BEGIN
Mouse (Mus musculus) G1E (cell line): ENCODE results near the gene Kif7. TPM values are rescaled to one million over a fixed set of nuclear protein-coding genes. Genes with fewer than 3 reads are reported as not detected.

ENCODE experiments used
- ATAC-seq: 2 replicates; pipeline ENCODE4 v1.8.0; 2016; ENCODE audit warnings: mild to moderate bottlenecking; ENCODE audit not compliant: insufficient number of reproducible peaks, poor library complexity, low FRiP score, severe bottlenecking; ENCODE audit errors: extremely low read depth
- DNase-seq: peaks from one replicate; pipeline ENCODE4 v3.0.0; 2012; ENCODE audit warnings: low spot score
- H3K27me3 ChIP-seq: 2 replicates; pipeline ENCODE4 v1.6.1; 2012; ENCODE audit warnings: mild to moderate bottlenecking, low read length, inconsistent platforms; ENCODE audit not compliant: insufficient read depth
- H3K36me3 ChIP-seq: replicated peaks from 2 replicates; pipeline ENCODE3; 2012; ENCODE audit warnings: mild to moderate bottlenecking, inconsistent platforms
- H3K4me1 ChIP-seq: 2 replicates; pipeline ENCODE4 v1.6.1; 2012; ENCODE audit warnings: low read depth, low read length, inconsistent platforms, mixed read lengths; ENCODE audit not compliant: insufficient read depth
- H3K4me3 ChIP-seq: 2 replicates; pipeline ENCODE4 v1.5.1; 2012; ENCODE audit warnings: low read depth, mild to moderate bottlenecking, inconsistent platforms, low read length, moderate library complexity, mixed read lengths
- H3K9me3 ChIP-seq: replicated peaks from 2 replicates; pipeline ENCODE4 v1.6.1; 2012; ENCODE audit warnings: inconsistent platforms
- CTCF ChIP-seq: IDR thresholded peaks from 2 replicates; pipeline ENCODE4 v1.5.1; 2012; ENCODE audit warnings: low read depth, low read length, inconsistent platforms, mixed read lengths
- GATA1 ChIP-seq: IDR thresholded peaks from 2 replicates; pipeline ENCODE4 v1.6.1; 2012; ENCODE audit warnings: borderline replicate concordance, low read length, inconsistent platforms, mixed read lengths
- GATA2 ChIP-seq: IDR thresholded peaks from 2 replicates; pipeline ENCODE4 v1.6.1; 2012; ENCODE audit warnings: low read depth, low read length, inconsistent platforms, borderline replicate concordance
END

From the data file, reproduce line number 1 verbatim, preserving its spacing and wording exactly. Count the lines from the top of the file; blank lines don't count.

Mouse (Mus musculus) G1E (cell line): ENCODE results near the gene Kif7. TPM values are rescaled to one million over a fixed set of nuclear protein-coding genes. Genes with fewer than 3 reads are reported as not detected.